Skip to content

ISO Mind Blowing Beer Pairings

January 11, 2016

It’s Monday and I’m already talking about beer. This can’t be a good sign.

Actually, things are going great. This past weekend was a ton of fun. I made it to Chicken Joe’s for the very first time, and am delighted to find a place close to home that reminds me of Hoagie Haven in Princeton. How the sandwiches will stack up remains an open question.

I also went out for karaoke on Saturday night with a few people from the local Yelp crew, and sang my heart out. I busted out some old-man classics like Hot Patootie, Blitzkrieg Bop, Just Like Heaven, and more. It was a blast.

Somehow, despite all the singing going on, I managed to have a lucid conversation about pairing wine with food versus pairing beer with food. And it raised a really interesting question that I wanted to put out into the ether.

Fundamentally, I think beer is a more food friendly beverage than wine.

That’s a huge statement and a vast oversimplification of a complicated beverage landscape. But I’m going to stand by it, because carbonation is a wonderful thing. In the wine world, they say that Champagne goes with everything. And I’ve found that to be true. Well, mostly true. I’m still not a fan of Champagne and caviar–vodka is my preferred drink with fish eggs–but from burritos to butter-poached lobster, sparkling wine makes a delightful complement.

Beer has those same palate-cleansing bubbles. Of course you can argue that some styles of beer are more food friendly than others. And things are getting much more complicated these days as beers get more idiosyncratic, with bigger flavors and larger personalities.

Do me a favor, and go with me on this one. Because we’re not yet at the meat of the question.

Stumbling upon a brilliant food and wine pairing is a rare and magnificent thing. They exist, but there are so many pieces in play. I’m not talking about things that simply go together, like a big cabernet sauvignon with a grilled steak. Basic pairings are relatively simple. I’m talking about those moments where each item is improved by the other, and the bite of food drives you for a sip of your drink, which then makes you crave another bit of that food.

This happened to me once with the Navarro Estate Dry Gewurztraminer and blue cheese. From there, I honed in the pairing to include toasted Italian hazelnuts and smoked trout. And to this day, I’m still awed by the harmony of that pairing.

While I’ve been lucky to experience some truly amazing wines, I can probably only count a small handful of brilliant pairings. And that’s okay. Still, I’ve yet to experience anything like this with beer. My new karaoke friend had his doubts that such a beer and food pairing even exists.

That can’t be right. Surely, with all the beer lovers out there, someone must have had a specific beer and food pairing that stopped them dead in their tracks, without the ability to say anything but, “Wow!”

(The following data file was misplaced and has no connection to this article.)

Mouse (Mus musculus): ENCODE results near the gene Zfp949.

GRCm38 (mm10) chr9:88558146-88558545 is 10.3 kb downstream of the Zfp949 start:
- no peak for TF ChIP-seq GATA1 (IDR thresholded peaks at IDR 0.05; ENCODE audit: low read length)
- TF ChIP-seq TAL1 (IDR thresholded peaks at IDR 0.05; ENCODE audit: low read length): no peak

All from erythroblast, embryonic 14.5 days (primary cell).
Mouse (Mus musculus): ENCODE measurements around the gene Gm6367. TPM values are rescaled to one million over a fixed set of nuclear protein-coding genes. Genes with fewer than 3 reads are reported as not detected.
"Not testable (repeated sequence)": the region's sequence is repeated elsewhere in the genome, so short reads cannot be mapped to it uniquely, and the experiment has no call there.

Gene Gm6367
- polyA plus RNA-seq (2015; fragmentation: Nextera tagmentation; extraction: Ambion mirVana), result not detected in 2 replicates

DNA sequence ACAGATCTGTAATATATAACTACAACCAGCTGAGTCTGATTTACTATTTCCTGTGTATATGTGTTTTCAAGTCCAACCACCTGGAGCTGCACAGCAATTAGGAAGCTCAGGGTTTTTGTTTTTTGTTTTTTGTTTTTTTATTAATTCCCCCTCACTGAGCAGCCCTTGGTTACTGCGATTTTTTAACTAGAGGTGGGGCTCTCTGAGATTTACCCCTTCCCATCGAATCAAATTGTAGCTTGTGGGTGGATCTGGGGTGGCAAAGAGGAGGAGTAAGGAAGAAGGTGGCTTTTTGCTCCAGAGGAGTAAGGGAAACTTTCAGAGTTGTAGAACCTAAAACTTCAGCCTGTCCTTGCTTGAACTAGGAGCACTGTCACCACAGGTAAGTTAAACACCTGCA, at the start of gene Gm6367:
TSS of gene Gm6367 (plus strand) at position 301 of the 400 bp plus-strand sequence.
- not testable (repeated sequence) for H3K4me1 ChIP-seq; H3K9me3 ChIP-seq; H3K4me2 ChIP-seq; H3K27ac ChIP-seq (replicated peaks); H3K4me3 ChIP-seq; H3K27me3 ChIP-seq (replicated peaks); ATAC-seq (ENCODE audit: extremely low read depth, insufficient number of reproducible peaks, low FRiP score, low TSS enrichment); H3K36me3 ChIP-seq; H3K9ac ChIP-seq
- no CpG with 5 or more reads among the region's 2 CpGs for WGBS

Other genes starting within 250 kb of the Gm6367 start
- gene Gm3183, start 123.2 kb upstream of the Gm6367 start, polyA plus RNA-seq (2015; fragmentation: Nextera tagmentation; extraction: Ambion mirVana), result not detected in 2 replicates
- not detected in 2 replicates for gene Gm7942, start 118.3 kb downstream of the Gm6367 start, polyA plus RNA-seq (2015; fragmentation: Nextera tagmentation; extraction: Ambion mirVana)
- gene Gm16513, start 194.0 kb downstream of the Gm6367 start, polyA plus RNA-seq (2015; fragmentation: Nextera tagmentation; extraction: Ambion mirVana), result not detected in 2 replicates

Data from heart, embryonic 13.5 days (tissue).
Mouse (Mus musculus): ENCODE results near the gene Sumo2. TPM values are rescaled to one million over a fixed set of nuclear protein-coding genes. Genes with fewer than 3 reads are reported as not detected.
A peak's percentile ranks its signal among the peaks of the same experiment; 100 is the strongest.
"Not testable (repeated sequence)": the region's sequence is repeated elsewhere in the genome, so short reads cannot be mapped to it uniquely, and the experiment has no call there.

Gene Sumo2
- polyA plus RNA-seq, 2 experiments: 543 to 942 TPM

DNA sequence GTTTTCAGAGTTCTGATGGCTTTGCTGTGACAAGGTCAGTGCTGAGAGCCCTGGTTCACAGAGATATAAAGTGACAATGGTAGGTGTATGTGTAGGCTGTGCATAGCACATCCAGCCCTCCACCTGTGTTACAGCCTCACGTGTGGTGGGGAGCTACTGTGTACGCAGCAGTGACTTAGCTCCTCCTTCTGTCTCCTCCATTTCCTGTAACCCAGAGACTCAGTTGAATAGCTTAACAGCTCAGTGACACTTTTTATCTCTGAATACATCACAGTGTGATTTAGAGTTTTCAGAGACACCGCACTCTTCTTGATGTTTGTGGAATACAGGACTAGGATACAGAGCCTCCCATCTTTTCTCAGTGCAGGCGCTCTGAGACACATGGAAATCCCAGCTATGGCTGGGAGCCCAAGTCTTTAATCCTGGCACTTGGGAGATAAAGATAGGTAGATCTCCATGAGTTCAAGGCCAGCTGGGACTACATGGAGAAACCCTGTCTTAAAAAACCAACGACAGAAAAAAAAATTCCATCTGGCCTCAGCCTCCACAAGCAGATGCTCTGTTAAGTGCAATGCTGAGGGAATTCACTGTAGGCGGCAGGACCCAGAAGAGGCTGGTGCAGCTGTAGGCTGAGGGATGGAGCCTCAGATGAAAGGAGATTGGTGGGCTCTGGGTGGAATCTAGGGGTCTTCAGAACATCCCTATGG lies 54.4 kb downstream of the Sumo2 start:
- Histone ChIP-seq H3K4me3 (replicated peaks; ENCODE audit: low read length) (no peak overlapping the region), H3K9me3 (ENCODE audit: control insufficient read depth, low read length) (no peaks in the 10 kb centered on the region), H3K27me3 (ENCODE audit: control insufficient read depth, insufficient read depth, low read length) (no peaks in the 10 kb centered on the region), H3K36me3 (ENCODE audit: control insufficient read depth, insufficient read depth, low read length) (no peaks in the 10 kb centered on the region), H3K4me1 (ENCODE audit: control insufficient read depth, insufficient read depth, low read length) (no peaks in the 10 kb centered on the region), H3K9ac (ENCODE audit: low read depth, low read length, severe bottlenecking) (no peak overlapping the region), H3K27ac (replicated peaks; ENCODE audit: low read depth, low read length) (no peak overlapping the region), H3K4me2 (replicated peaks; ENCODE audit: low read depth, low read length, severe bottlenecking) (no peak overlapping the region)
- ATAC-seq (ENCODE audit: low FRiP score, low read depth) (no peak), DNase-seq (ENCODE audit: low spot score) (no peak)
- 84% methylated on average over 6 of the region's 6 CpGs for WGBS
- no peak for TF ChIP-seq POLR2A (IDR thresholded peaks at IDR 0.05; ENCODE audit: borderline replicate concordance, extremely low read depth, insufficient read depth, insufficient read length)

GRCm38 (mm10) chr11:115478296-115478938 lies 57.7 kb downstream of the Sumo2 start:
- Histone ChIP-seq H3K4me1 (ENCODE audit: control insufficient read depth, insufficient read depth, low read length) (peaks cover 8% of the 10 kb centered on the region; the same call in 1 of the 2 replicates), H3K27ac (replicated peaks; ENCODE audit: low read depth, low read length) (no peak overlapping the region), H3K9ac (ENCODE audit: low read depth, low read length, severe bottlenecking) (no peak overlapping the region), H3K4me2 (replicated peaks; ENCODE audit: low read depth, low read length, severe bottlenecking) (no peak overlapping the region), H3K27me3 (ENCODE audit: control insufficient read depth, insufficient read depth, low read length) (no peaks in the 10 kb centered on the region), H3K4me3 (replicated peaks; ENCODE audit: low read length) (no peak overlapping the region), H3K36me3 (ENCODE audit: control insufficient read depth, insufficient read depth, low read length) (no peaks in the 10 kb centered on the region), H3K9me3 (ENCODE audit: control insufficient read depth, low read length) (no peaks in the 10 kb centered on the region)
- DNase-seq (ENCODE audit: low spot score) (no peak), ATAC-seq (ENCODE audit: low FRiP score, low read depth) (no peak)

I’m on the lookout. And maybe lightning will strike at The City Beer Hall Wild Game Dinner on January 31. I just bought my ticket when I found out about it late last week. Even though the menu isn’t set, I know chef Dimitrios puts his heart into these events. I’m sure it’s going to be wonderful.

But you can’t go into these things expecting to find one of those rare enchanted pairings. Chasing pairing enlightenment is a sure path to madness, and that’s not what this is about. Especially because everyone’s tastes are different.

I am just curious to see where beer-pairing lightning has struck before in the past. Anyone?

8 Comments leave one →
  1. January 11, 2016 10:21 am

    I really like Chicken Joe’s fried chicken…its so crunchy and salty. Bonus points: it tastes great cold for breakfast the next morning.

  2. January 11, 2016 12:07 pm

    Gimme a German pilsener and a bratwurst to wash it down with ANYTIME. Perfect. Please pass the mustard.

  3. Spelaeus permalink
    January 11, 2016 1:43 pm

    It wasn’t intended as one, but Bourbon County Brand Barleywine with the Food Lab’s recipe for Brussels sprouts gratin is by far the best beer/food pairing I’ve ever encountered.

  4. MikeH permalink
    January 11, 2016 4:23 pm

    Founder’s breakfast stout and anything chocolate.

    A nice hoppy IPA and Kutter’s 15 year (not a typo – fifteen year) cheddar.

  5. January 11, 2016 4:32 pm

    I think beer pairings are a questionable concept. Spicy foods cry out for a good frosty lager or sharp IPA or maybe that Shmaltz Hop Mamma we had last week with the habañero and apricot, and a nice dense Trippel or imperial IPA is a good way to end a meal in the same way that a glass of port might be.

    But beer wants to be drunk, not sipped, and either you are not going to get enough to satisfy you because you are doled out little glasses for each course, or else you are going to be under the table by the time the entree arrives.

    • January 11, 2016 5:10 pm

      I agree. I still believe the concept of “beer pairings” are foisted upon us by slick marketeers. I think one should concentrate more on choosing a bear that doesn’t outright oppose what you are eating.

      • llcwine permalink
        January 12, 2016 9:55 am

        Mr. Dave…I agree…you should always try to make friends with any bears you meet.

  6. January 12, 2016 1:35 am

    My favorite beer pairing is pizza, preferably by the pitcher. But you probably would have guessed that.

Leave a Reply

Fill in your details below or click an icon to log in:

WordPress.com Logo

You are commenting using your WordPress.com account. Log Out / Change )

Twitter picture

You are commenting using your Twitter account. Log Out / Change )

Facebook photo

You are commenting using your Facebook account. Log Out / Change )

Google+ photo

You are commenting using your Google+ account. Log Out / Change )

Connecting to %s

%d bloggers like this: